I'm Not Naughty  - I'm Autistic -  Jodi's Journey    Autism, Amalgam and Me - Jodi's Journey Continues   Mercury Poisoning - It's Not In Our Heads Any More - Jodi's Journey Goes On          Supported Living- Jodi’s Journey Moves On Jean Shaw.com Copyright © 2023 All Rights Reserved www.JeanShaw.com

Created By

Terms Of Use Statement   Privacy Policy   Purchase Agreement

DISCLAIMER: The information on this site is for educational purposes only and is not intended to act as a substitute for medical advice provided by a qualified health care provider, nor is any information on this site intended to diagnose, treat, cure or prevent any disease.
AMAZON ASSOCIATE - If you decide to purchase any products recommended on this site you should assume I ay possibly receive some commission or royalties on qualifying purchases.

HEALTH : If anyone has a specific health issue you should always

seek medical advice.

Please note this site may not display properly in the AOL browser

Understanding Autism Statistics

By Rachel Evans

It would seem there are more alarming autism statistics each year. These are often hard to comprehend, and can be very misleading if you don’t understand what you are reading. Autism is a blanket term for quite a few different conditions that are all related, yet vary in degree of function.

Asperger’s is a relatively new term that covers a wide range of higher functioning children and adults. This is something that is relatively new, and people are now just getting the proper diagnosis. Though it would seem that the numbers of those with autism is rising almost out of control, it may be that diagnosis has been wrong in the past, and it is now easier to make the proper one.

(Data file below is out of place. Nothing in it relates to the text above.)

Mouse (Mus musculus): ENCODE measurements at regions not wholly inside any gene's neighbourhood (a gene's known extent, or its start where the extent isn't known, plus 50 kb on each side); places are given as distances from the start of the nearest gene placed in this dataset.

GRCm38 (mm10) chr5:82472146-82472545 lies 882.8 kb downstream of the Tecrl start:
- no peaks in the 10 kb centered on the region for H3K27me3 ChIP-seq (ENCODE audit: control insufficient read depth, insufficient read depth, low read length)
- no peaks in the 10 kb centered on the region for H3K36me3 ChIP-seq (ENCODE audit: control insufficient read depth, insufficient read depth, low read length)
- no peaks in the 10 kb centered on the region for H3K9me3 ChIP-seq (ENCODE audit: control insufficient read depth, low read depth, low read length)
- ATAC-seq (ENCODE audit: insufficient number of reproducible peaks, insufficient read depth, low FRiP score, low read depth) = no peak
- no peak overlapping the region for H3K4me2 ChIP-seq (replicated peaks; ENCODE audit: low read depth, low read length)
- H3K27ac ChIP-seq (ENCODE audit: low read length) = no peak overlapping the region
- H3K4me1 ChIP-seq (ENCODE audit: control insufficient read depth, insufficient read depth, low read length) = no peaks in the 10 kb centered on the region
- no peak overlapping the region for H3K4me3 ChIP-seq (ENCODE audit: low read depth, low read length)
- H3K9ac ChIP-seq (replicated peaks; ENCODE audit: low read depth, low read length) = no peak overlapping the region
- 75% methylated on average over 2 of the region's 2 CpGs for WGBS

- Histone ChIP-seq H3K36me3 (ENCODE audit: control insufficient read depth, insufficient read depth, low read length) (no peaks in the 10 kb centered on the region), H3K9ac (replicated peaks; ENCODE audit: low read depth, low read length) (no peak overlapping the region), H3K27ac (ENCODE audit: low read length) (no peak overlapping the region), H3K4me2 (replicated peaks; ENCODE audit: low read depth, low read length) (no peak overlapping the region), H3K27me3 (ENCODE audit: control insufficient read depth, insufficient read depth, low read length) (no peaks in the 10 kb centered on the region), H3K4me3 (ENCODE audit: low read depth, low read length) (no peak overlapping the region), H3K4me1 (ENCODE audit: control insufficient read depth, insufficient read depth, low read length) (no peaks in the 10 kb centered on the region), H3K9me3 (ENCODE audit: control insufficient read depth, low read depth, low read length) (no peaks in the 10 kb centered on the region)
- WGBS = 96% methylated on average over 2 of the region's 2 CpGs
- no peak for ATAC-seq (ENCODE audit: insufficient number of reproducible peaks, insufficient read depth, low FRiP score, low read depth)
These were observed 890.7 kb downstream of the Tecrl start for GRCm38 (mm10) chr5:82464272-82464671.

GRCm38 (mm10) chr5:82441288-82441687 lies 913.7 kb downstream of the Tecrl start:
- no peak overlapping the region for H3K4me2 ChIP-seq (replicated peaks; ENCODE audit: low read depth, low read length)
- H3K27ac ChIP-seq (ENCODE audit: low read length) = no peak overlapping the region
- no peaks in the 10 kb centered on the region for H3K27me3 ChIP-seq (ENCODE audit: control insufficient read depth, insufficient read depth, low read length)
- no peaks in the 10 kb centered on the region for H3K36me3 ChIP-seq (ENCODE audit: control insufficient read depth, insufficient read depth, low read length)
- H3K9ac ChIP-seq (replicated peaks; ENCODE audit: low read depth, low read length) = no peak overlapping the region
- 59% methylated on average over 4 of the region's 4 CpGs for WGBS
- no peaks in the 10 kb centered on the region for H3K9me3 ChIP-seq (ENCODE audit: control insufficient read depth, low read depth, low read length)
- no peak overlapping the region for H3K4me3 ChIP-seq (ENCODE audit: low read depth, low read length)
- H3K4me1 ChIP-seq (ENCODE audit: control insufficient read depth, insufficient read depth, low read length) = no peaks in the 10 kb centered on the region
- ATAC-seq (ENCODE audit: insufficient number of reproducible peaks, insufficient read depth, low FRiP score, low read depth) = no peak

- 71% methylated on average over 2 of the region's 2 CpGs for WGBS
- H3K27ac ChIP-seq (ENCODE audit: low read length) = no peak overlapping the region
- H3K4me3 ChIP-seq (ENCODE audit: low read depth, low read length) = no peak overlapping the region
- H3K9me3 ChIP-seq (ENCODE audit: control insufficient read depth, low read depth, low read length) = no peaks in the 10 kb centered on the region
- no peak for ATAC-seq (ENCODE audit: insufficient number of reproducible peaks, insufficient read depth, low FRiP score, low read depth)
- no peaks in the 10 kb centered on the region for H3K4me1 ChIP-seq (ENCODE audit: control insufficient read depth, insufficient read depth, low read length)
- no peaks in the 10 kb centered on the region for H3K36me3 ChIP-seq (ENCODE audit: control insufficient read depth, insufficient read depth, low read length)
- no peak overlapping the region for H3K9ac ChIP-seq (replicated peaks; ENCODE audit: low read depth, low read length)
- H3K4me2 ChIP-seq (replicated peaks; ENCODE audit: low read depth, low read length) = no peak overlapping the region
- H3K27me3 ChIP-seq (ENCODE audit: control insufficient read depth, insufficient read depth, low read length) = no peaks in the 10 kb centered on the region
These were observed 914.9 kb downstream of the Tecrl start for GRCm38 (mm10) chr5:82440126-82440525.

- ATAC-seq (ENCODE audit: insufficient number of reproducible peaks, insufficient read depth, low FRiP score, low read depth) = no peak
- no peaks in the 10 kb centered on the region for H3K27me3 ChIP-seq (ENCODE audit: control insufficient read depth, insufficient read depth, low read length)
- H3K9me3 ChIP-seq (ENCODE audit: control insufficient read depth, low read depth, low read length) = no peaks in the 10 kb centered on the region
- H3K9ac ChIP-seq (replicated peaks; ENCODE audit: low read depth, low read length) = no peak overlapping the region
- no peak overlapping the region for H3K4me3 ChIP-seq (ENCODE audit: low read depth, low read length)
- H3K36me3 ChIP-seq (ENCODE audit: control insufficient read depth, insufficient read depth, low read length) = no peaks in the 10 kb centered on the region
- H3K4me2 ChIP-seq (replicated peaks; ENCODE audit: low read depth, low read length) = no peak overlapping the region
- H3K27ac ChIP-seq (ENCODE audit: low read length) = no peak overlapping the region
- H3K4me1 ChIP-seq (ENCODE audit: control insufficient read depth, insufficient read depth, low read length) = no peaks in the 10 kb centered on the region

If you go by the number presented in 2007 by the Centers for Disease Control and Prevention, 1 in 150 births will result in autistic children. This number seems scary, but the actually cases are probably about the same as before, but many others just were not known or could not be diagnosed.

Some of these children had never been seen by a doctor, and many grew into adulthood with a different but wrong diagnosis. They may have been living with autism, but they were thought of as introverted, troubled or disruptive.

If you go back to the findings from the Centers for Disease Control and Prevention from 2001, it was estimated that about 1.5 million children and adults are living with autism. The statistics from that year in comparison to this year would leave you to believe that the cases of this condition are rising by 15%.

That seems alarming, but it might show in increase in proper diagnosis rather than an increase in overall cases. More and more children are now being diagnosed with autism when they would have normally been left to fall through the cracks and suffer needlessly.

There is some good news, even though the numbers seem to be very troubling. It would seem that an early and proper diagnosis might help avoid some of the costs of raising and caring for a child with autism. Most of the extra costs are ones that occur in adulthood, with some people requiring care for their entire lives.

When a child is diagnosed early, they can go through programs designed to help them communicate and socialize with others more effectively. This lessens the costs associated with caring for them when they reach adulthood in most cases. Though many children with autism are unlikely to fully integrate into society, some manage their condition well and go on to have pretty normal interactions and jobs when they reach adulthood.

The rise in Autism statistics can not be attributed to bad parenting nor is it something a person can ever leave behind, but through the proper support and intervention they can lead happy and fulfilled lives.